deer stood broadside to him not thirty
"She'll need something to eat if she's
here!" Lem thought to himself, and
raised his rifle to fire. He aimed with
great care and pressed the trigger.
As the report rang into the woods
there was a faint cry from what bad
been the stables of the camp, and out
of the doorway staggered a figure with
a poor, wan face. It was Florence.
She fell in a faint before she had gone
a dozen steps.
The rest of the story is soon told.
Lem's shot was a gdoil one, and the
deer fell. From some of the meat the
lad quickly made broth in an old can,
and with this he revived the girl's
strength, which had been ebbing on
the -wood's diet there at the lumber
camp for more days than she could
"I waited here 'cause I knew some-
body would certainly come here some
time," she told Lem.
It was nearly thirty miles to Sea-
berry Settlement, but Lem and Flor-
ence traveled the distance in three
days through the woods, eating the
venison, with salt taken from an old
barrel they found in the camp.
On the way out Lem asked here:
"How was It you went straight away
all tlie while?"
You know you told me once that the
top twig of a hemlock tree always
points east, and if I went south all the
while anywhere round the settlement
I'd come out all light, so I did "
Why, Florence," said Lem, "you
went north all the time!"
"But—but I turned my right hand—
O Lem, I forgot!"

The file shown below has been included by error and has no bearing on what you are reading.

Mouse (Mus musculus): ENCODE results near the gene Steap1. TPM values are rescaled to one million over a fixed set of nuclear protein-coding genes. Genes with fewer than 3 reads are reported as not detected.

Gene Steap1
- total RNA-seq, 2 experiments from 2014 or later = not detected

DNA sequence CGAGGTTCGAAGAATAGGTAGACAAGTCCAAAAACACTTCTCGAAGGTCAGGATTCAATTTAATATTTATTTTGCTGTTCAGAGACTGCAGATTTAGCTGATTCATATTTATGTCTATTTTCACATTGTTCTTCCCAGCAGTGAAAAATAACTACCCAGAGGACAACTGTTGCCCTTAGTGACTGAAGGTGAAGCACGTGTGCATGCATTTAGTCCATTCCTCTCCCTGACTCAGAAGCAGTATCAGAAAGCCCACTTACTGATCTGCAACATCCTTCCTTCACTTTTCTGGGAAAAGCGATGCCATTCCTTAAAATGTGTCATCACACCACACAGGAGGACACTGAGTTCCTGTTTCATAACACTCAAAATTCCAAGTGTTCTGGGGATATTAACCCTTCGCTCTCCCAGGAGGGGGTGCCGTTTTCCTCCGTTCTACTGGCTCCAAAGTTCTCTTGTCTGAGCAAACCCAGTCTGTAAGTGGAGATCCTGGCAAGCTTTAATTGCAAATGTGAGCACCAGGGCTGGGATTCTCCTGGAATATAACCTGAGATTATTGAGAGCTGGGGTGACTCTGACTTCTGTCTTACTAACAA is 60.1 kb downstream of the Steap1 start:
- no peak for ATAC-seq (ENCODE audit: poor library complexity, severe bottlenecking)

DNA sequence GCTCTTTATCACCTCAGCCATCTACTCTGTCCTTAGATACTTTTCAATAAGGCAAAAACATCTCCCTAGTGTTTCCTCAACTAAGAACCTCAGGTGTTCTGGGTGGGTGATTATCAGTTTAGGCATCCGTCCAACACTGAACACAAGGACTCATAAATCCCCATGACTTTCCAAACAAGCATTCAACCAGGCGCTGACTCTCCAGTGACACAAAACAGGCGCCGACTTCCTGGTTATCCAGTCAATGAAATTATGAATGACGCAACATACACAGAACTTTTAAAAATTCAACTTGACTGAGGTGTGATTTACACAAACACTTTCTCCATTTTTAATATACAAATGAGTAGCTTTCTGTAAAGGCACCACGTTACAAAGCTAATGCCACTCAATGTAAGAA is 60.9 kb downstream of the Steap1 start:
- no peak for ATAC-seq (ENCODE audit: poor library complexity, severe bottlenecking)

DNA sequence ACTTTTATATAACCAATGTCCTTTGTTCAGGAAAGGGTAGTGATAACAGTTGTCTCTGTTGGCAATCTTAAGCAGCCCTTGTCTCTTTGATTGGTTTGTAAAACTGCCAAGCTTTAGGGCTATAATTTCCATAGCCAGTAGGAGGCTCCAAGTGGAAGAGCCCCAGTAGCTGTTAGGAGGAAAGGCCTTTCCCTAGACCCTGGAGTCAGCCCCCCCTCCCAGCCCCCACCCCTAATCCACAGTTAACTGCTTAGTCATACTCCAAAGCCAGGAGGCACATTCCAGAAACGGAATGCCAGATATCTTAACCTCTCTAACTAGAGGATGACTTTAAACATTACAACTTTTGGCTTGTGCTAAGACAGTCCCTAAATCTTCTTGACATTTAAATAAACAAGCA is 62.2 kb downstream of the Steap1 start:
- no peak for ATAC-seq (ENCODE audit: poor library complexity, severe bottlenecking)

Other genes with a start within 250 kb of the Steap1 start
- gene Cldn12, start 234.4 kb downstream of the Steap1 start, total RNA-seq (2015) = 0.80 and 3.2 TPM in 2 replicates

It's a good plan to remember, some-
times, " Lem said.
I—I won't forget again." snld Flor-
ence, "and—and, Lem. I don't b'lleve
yon're a 'frald cat any more."
"I hope you won't forget again like
that, Florence," said the boy, looking
Into the future.
This Is how Lem Lawson got his
name of the "Lone Hound of Seaberry
OF THE UNITED STATES
The territorial expansion of the
United States since the close of the
war for independence has been as
marvelous as the industrial growth
and the Increase in population. To-day
the total area of the states, territories
and colonial possessions is fully five
times what it was when the peace
treaty was signed with Great Britain
The map Illustrates only the acqui-
sitions on this continent.
The United States, 120 years ago,
itas comparatively land poor, stretch-
ing east and west from the Atlantic
tcean to the Mississippi river and from
the Canada line south to Florida, but
not including Florida. Hundreds of
thousands of square niles of the best
soil for agriculture in the world, lying
beyond "the father of waters." mines
rich with metals and the harbors of
the Pacific coast belonged neither to
the government nor Its people.
Forty-five such states as are now
represented upon the flag, each by
the star, could not have been carved
from the territory within the boun-
daries at the time of the birt^- of the
Recent territorial er.panslon. not
noted on the map, Is as follows: 1837,
Hawaiian islands, 0.740 square miles;
1898, Porto Klco, 3,600 square miles;
1898, Guam, 175 square miles; 1899,
Philippine islands, 145,000 square
miles, paid $20,000,000; 1899. Sanioan
Islands, 73 square miles; 1901, addi-
tional Philippines, G8 square miles,
Mrs Burdlck and Mrs. Hull have
made a startling charge of front.
From defending the memory of
Arthur R. Pennell they have decided
to join the opinion held by the offi-
cials and throw the blame of Million-